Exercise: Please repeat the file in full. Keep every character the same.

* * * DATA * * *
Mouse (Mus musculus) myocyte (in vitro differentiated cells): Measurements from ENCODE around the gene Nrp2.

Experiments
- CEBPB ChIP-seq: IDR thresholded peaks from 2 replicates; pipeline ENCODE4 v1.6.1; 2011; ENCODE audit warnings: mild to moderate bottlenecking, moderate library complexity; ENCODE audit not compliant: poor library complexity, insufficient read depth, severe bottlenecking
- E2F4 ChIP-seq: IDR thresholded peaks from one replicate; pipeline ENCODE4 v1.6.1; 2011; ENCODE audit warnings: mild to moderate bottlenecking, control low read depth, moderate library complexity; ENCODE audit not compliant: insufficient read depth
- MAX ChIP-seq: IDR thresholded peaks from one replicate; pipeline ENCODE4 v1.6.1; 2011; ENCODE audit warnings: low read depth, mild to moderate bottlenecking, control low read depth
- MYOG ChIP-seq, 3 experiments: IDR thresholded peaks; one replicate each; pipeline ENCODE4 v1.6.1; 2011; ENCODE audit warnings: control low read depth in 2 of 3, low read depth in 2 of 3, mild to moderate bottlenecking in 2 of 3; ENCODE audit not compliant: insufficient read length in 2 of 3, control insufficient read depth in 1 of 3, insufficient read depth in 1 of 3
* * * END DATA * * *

Mouse (Mus musculus) myocyte (in vitro differentiated cells): Measurements from ENCODE around the gene Nrp2.

Experiments
- CEBPB ChIP-seq: IDR thresholded peaks from 2 replicates; pipeline ENCODE4 v1.6.1; 2011; ENCODE audit warnings: mild to moderate bottlenecking, moderate library complexity; ENCODE audit not compliant: poor library complexity, insufficient read depth, severe bottlenecking
- E2F4 ChIP-seq: IDR thresholded peaks from one replicate; pipeline ENCODE4 v1.6.1; 2011; ENCODE audit warnings: mild to moderate bottlenecking, control low read depth, moderate library complexity; ENCODE audit not compliant: insufficient read depth
- MAX ChIP-seq: IDR thresholded peaks from one replicate; pipeline ENCODE4 v1.6.1; 2011; ENCODE audit warnings: low read depth, mild to moderate bottlenecking, control low read depth
- MYOG ChIP-seq, 3 experiments: IDR thresholded peaks; one replicate each; pipeline ENCODE4 v1.6.1; 2011; ENCODE audit warnings: control low read depth in 2 of 3, low read depth in 2 of 3, mild to moderate bottlenecking in 2 of 3; ENCODE audit not compliant: insufficient read length in 2 of 3, control insufficient read depth in 1 of 3, insufficient read depth in 1 of 3